Story on celebration of Gajan Festival in West Bengal by Shaibal Nandi

Gajan or Shivagajan is a Hindu religious festival celebrated mostly in West Bengal. Gajan spans around a week, starting at the last week of Choitro or Chaitra (last month of Bengali calendar) continuing till the end of the Bengali year with Charak Puja.

Gajan or Shivagajan is a Hindu religious festival celebrated mostly in West Bengal. Gajan spans around a week, starting at the last week of Choitro or Chaitra (last month of Bengali calendar) continuing till the end of the Bengali year with Charak Puja.

Participants of this festival are known as Gajan Sannyasi or Bhokta. Gajan is actually linked to those persons who are related to agricultural community, directly or indirectly. They pray for the rains and better harvest. Lord Shiva is said to be closely related to this community. It may be worth noting here that Dharmathakur is actually considered to be the God of Fertility. The festival is actually a festival to satisfy “Lord Shiva”, the great “Debadideb” of Hindu Religion. In Gajan festival, devotees worship Lord Shiva by injuring themselves through piercing of niddles, iron rods, hooks and by many other means in different parts of their bodies including tongue, lips, ear etc. They believe that through pain and injury, they could reach to the God.

The devotees dance, shout and roam around villages madly, assuming themselves as Nandi and Bhiringi (great devotees of Lord Shiva). This Gajan festival is celebrated in different forms in West Bengal. In some villages, children portray mostly as Lord Shiva or Lord Krishna, wearing eye-catching costumes and faces are painted in blue or white colour. In some villages, devotees play with skull pretending to be the real devotee of Lord Shiva.

The photo story has been made on celebration of Gajan festival in a remote village of Hooghly district of West Bengal. The unique features of this celebration is that here villagers pierce iron rod in their body, tongue and crucify themselves by laying down on wooden framework with huge nails fixed on it. The ritual starts in the early morning in a temple of Lord Shiva with piercing iron rods in their tongue, bodies around 4 AM. The long iron rods are pierced from one end of their mouth or tongue to the other end and rods hang from both the sides. After piercing, Sannasis wait at the temple ground to complete whole process of piercing. After completion of piercing, Sannasir stated running through village road in a circular procession towards another temple of the village and then come back to their original destination. During this time, they dance facing each other balancing their long iron rods and it is very dangerous to follow them as one might be injured due to sharp edges of long iron rods. During this festival, drums and rural songs are played in loudspeaker so loudly that one can barely hear another. All Sannasir are in bare bodies, wearing only small langot, as Indian village wrestlers wear during wrestling. After reaching original destination, then slowly the devotees started removing the iron rods from their mouth and body. This time faint traces of blood are noticed in their mouth and body. Surprisingly, they don’t use any antiseptic or any medicine on their injury. Immediately after removal of iron rods from their mouth or body, they are provided with some leaves which they put into their mouth. The leaves are locally known as ‘Kala Puspa’. It is used to stop bleeding and reducing pain and it works like magic. It is learnt that injuries are cured within two three days. The morning ritual is finished after removing iron rods from their mouth and bodies.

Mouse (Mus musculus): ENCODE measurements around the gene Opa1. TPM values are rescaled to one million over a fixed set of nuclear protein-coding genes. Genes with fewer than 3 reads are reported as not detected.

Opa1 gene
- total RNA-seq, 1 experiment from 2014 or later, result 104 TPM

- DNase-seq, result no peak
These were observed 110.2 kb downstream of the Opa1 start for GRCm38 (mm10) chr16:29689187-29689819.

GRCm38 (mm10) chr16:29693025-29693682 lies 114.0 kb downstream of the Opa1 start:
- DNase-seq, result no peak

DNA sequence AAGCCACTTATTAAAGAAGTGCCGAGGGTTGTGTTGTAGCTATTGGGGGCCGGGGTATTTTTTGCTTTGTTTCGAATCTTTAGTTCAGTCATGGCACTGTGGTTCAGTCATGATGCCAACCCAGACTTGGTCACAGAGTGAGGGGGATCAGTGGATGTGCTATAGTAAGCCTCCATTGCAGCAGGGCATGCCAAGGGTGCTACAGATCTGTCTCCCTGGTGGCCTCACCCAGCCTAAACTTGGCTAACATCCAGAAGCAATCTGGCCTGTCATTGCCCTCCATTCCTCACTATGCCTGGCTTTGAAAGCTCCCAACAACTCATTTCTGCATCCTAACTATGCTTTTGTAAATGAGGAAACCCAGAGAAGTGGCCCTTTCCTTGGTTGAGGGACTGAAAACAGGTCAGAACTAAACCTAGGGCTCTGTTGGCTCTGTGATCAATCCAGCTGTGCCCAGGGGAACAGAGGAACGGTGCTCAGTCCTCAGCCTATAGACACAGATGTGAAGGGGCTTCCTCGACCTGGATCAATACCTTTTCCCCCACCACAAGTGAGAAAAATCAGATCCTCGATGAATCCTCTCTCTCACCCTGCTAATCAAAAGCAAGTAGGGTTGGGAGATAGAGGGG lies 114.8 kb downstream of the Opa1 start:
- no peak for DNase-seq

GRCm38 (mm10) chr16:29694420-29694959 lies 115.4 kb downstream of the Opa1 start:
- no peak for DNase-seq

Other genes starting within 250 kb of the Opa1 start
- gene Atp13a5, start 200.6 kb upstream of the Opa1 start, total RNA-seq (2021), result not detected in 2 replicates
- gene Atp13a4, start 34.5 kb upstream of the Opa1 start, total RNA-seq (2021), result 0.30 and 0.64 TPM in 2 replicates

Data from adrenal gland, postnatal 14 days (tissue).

After morning rituals are over, there is a gap for about two hours. The preparation for crucifying rituals started at about 9 AM. Some devotees lay down on a wooden framework with large numbers of nails fixed on it. Some lay down on wooden frame having many sharp iron blades. Some experienced people are fixing nails on Sannasis body and tying them with a cloth to the wooden cross. This is called crucifixion. Sannasis, who are laid down on nail fixed wooden frame or crucified on wooden frame are taken on cycle van. As the cycle vans with ‘crucified’ persons start moving towards another temple, there is a huge commotion as village people runs with the procession. The vans and the devotees run in a circle and return back to the Shiva temple. All devotees pray to the Lord Shiva and the ritual is finished.

About Shaibal Nandi

He is an amateur photographer of age about 54 years practicing photography seriously for last 4 years. By profession he is in government service and has taken up photography as a passion. He has very little knowledge about photography before and started with Nikon D5200 with 18- 140 mm Nikon lens. Presently he is using Nikon D850. He is basically interested in street photography with human interest, different rituals, cultures, traditions of people across the country. Beside those, he also like creative and abstract works. His works have been published in few international sites and magazines. He participated in national and international salon competitions and achieved AFIP distinction. His social media links are given below.

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Dodho Magazine accepts submissions from emerging and professional photographers from around the world.
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